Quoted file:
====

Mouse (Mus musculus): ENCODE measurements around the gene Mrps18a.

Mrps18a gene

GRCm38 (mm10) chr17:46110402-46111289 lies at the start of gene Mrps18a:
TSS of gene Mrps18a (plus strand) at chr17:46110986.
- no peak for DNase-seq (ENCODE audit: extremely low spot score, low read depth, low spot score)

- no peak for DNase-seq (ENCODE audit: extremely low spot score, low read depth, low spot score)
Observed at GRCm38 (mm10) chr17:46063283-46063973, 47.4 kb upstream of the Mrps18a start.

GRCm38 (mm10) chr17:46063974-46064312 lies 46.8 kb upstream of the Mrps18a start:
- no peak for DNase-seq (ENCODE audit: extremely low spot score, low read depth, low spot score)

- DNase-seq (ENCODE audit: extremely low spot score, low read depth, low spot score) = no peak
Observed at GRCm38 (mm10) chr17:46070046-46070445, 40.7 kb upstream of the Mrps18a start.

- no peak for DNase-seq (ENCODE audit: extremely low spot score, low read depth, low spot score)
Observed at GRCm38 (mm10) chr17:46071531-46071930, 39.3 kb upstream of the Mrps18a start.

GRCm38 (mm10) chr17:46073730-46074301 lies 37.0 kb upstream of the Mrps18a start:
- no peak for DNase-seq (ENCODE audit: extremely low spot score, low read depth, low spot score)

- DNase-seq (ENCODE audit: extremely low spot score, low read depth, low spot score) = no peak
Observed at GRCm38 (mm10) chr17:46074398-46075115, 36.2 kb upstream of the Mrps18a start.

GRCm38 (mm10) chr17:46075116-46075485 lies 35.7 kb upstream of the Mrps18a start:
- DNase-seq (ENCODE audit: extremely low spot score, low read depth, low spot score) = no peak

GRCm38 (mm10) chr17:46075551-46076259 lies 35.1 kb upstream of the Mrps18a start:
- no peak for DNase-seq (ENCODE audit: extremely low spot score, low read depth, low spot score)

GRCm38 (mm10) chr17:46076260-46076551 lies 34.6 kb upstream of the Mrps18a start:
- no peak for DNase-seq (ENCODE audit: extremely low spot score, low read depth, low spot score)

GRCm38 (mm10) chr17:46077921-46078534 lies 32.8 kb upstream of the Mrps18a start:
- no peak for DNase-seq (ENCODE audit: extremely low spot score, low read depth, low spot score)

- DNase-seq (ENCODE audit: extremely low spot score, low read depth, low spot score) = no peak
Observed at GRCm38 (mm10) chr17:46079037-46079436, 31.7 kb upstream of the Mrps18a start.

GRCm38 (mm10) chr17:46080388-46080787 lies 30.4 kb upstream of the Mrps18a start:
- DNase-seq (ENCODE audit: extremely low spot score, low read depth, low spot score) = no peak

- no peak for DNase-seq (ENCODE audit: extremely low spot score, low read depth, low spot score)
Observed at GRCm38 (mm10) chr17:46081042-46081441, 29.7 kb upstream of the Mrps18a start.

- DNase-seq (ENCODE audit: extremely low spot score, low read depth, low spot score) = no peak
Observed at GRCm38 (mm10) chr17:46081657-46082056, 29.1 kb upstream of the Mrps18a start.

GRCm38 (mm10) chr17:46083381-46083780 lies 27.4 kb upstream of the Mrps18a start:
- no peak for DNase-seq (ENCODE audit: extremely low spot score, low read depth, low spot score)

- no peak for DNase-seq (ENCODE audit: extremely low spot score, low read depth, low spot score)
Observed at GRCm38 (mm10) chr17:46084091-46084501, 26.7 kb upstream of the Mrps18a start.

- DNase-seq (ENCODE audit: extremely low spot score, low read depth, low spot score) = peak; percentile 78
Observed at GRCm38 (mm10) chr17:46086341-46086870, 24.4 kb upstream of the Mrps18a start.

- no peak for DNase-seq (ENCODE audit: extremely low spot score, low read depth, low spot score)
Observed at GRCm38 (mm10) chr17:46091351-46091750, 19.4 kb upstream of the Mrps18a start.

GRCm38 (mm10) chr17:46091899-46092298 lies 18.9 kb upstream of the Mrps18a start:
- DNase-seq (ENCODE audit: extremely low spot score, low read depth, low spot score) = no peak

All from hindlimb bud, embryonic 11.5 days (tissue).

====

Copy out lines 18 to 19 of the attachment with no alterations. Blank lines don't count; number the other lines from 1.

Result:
GRCm38 (mm10) chr17:46075116-46075485 lies 35.7 kb upstream of the Mrps18a start:
- DNase-seq (ENCODE audit: extremely low spot score, low read depth, low spot score) = no peak